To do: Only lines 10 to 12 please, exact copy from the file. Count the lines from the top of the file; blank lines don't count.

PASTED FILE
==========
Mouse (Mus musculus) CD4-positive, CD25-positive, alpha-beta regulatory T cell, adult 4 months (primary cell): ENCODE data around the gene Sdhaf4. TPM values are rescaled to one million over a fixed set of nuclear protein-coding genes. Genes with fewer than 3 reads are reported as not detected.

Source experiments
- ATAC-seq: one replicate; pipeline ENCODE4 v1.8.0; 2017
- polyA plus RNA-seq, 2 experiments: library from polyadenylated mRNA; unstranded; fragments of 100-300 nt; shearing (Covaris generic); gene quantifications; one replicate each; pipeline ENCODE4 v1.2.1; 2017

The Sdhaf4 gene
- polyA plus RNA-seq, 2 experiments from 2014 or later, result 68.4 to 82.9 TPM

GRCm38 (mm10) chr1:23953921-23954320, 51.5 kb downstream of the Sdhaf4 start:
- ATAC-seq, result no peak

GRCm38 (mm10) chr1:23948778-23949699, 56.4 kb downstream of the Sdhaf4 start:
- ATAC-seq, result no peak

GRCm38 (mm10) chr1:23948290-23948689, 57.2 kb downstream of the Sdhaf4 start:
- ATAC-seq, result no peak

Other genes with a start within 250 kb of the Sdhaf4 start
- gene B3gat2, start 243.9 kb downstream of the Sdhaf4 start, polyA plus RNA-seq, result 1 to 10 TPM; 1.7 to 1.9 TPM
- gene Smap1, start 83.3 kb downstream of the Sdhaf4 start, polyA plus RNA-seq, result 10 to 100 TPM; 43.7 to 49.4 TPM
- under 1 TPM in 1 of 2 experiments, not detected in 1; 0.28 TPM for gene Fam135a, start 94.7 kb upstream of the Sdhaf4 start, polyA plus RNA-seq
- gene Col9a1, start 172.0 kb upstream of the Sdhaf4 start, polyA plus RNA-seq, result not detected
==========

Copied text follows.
- ATAC-seq, result no peak

GRCm38 (mm10) chr1:23948290-23948689, 57.2 kb downstream of the Sdhaf4 start:
- ATAC-seq, result no peak